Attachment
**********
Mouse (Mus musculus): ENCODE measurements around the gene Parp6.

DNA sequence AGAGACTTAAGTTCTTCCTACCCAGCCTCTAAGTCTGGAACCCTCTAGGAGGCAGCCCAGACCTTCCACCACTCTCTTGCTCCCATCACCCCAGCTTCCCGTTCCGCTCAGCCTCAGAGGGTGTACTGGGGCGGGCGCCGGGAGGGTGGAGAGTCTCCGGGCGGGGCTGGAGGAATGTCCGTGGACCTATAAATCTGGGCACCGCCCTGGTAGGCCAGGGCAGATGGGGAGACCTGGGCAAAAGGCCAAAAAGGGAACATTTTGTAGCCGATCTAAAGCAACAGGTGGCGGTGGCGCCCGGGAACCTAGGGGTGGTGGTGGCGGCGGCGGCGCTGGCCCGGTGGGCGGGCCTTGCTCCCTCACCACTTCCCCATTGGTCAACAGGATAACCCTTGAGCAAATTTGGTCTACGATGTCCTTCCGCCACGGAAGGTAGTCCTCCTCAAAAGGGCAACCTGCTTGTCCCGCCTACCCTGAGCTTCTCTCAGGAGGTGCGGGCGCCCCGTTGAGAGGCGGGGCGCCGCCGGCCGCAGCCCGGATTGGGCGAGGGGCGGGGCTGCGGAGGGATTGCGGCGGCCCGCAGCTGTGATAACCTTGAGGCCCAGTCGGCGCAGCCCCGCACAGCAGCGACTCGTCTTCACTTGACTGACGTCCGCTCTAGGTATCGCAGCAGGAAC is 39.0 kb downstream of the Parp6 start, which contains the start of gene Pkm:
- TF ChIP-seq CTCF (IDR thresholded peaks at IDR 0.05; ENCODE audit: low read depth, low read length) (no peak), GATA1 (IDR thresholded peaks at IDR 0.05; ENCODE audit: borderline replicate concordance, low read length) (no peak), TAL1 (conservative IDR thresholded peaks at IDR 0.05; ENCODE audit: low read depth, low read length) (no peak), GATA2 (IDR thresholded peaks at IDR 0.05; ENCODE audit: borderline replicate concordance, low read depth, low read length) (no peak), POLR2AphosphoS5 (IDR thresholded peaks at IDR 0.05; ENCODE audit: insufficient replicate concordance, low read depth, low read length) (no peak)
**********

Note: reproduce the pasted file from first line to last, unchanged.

Mouse (Mus musculus): ENCODE measurements around the gene Parp6.

DNA sequence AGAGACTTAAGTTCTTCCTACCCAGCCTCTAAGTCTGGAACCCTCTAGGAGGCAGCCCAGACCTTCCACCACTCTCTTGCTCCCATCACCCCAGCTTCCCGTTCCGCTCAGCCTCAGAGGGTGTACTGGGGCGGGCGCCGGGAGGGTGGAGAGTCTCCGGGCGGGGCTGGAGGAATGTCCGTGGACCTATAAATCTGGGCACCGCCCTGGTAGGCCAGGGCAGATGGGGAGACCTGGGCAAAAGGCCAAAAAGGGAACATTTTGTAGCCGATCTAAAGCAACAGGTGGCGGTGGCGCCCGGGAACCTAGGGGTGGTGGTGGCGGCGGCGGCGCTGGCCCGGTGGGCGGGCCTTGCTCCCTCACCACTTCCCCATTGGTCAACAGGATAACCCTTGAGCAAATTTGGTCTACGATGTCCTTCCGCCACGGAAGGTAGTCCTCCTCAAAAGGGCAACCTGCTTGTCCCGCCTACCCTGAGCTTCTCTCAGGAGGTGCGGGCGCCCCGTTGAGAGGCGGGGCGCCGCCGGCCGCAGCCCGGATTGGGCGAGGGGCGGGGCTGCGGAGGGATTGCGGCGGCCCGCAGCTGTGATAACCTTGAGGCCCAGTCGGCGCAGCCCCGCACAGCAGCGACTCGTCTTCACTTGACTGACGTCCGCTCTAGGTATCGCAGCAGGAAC is 39.0 kb downstream of the Parp6 start, which contains the start of gene Pkm:
- TF ChIP-seq CTCF (IDR thresholded peaks at IDR 0.05; ENCODE audit: low read depth, low read length) (no peak), GATA1 (IDR thresholded peaks at IDR 0.05; ENCODE audit: borderline replicate concordance, low read length) (no peak), TAL1 (conservative IDR thresholded peaks at IDR 0.05; ENCODE audit: low read depth, low read length) (no peak), GATA2 (IDR thresholded peaks at IDR 0.05; ENCODE audit: borderline replicate concordance, low read depth, low read length) (no peak), POLR2AphosphoS5 (IDR thresholded peaks at IDR 0.05; ENCODE audit: insufficient replicate concordance, low read depth, low read length) (no peak)